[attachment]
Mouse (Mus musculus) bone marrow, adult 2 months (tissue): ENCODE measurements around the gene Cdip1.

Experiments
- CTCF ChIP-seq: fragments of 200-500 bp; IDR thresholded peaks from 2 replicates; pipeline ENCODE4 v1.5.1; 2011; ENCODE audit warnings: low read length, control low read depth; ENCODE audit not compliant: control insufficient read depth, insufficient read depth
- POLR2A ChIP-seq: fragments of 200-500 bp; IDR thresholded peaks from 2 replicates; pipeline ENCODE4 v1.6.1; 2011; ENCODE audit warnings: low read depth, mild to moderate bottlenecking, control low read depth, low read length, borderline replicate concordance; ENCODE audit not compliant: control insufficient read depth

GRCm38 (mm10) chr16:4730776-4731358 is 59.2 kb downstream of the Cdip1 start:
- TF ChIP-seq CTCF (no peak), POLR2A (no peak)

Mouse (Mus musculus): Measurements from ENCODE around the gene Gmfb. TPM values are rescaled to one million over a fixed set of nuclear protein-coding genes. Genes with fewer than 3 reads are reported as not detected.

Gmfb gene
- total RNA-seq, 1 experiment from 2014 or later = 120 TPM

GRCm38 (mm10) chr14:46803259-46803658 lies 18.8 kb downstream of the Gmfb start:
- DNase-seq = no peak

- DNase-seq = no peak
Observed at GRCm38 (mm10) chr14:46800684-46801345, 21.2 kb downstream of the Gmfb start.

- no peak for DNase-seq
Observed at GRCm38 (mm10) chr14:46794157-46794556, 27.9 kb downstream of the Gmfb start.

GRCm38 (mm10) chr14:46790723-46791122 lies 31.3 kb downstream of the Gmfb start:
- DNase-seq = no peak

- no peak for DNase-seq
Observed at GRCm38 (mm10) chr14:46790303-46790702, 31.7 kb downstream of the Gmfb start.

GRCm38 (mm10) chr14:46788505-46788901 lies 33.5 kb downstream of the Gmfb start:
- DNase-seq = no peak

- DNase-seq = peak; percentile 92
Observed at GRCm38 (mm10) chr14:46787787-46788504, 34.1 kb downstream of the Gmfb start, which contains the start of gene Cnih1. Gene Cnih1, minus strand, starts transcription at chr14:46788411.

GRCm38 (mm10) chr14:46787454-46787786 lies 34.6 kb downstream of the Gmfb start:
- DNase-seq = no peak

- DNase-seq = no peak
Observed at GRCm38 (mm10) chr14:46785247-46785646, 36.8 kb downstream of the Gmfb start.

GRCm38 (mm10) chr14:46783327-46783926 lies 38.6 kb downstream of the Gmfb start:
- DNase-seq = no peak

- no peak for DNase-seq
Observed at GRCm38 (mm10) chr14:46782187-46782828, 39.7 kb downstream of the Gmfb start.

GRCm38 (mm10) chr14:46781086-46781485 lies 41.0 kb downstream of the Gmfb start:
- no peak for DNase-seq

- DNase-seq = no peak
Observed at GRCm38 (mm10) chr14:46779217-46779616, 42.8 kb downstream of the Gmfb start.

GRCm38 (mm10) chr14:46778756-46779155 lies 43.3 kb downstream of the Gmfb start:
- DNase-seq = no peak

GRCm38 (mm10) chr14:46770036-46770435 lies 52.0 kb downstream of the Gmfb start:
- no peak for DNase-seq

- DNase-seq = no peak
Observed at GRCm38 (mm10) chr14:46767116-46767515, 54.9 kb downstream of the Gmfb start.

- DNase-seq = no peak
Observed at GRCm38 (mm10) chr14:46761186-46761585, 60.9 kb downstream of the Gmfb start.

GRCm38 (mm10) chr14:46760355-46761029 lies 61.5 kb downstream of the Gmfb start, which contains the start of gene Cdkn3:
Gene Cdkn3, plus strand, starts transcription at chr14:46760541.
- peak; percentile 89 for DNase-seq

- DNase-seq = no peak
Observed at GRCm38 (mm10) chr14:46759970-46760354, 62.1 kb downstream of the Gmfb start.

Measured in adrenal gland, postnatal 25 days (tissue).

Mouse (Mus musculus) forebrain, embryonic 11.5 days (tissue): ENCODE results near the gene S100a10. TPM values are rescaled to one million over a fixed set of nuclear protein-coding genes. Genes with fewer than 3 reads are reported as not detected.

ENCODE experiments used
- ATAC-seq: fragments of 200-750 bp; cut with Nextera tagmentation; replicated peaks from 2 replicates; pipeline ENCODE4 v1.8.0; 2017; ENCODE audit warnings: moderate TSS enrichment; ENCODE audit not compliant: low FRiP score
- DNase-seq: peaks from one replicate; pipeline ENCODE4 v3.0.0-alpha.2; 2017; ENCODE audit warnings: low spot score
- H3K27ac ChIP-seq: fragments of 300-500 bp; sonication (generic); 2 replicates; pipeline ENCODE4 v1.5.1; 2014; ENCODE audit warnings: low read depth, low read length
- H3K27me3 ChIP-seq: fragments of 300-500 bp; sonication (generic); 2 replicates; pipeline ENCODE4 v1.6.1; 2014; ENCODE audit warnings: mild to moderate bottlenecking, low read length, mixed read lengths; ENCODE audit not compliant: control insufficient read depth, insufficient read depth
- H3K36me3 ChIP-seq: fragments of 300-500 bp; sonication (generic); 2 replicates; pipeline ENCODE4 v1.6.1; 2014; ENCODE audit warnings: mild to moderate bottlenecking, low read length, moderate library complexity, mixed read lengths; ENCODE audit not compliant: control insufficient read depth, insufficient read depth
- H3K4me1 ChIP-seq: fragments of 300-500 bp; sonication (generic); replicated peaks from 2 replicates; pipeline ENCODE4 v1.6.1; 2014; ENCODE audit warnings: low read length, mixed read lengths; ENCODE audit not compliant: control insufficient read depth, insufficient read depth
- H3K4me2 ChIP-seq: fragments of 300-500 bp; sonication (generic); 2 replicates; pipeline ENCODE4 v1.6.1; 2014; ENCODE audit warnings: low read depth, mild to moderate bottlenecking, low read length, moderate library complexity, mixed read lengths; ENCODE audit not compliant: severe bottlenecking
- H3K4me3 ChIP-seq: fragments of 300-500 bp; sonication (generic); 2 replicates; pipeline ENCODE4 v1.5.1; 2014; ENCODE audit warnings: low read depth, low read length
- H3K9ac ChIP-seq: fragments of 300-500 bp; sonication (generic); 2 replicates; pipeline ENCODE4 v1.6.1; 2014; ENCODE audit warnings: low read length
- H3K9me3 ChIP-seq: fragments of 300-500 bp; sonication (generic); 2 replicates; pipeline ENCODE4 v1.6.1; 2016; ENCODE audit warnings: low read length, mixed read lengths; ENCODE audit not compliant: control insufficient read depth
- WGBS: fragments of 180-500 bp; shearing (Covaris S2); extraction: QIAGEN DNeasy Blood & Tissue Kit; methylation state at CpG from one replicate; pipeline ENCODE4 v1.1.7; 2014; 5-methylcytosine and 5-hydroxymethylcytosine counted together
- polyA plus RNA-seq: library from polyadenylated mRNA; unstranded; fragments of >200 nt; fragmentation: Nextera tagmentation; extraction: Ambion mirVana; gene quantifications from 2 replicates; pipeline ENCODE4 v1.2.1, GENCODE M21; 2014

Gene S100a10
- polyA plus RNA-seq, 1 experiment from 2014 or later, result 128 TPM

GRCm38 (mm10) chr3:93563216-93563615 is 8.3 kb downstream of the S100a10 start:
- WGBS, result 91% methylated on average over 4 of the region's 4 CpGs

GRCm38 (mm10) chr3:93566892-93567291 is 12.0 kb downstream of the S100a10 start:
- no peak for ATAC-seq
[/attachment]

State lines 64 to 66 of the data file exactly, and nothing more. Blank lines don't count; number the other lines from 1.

Gene S100a10
- polyA plus RNA-seq, 1 experiment from 2014 or later, result 128 TPM

GRCm38 (mm10) chr3:93563216-93563615 is 8.3 kb downstream of the S100a10 start: